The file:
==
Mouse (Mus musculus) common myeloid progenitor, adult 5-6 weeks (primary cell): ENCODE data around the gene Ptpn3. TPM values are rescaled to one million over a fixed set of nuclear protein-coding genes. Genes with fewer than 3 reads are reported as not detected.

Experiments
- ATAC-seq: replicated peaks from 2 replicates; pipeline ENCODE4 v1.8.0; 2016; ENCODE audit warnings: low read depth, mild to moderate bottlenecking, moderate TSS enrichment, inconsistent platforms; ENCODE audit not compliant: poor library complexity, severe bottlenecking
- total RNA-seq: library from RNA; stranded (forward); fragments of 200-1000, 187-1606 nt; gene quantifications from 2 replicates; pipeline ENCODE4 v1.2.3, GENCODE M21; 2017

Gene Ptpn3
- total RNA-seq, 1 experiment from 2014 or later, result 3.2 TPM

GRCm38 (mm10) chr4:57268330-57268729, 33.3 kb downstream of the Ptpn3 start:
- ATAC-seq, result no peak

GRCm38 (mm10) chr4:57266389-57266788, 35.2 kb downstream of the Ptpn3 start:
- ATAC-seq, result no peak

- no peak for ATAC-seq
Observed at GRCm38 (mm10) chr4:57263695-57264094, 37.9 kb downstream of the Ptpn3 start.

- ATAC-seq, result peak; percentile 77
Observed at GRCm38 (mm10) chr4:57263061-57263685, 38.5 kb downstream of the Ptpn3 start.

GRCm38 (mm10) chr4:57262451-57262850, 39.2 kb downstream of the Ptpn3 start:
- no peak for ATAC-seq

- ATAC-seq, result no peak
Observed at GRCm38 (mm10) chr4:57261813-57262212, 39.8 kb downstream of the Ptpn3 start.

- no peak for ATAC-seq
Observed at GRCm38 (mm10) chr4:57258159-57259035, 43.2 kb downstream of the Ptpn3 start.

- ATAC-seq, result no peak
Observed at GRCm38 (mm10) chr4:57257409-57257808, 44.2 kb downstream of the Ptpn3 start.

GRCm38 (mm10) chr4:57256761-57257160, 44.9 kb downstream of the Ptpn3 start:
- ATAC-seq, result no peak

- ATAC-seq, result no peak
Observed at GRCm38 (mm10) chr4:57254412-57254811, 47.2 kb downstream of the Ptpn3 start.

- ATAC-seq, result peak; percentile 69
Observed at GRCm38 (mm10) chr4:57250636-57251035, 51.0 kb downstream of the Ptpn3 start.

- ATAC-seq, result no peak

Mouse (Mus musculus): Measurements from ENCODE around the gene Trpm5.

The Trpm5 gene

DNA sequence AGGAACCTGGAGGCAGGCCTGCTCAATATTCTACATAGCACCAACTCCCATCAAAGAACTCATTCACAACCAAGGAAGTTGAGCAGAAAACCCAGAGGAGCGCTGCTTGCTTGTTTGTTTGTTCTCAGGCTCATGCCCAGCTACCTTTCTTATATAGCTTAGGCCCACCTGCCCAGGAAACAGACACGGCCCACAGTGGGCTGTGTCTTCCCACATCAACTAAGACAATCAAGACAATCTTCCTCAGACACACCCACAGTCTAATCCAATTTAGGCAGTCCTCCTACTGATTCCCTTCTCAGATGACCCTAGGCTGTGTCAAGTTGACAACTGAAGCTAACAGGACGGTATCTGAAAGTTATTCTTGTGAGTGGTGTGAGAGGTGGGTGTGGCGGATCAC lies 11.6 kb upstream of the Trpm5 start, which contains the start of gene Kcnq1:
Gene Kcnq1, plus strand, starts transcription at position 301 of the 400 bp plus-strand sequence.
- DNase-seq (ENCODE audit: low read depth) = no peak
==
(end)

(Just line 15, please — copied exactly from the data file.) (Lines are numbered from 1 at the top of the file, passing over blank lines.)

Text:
GRCm38 (mm10) chr4:57262451-57262850, 39.2 kb downstream of the Ptpn3 start: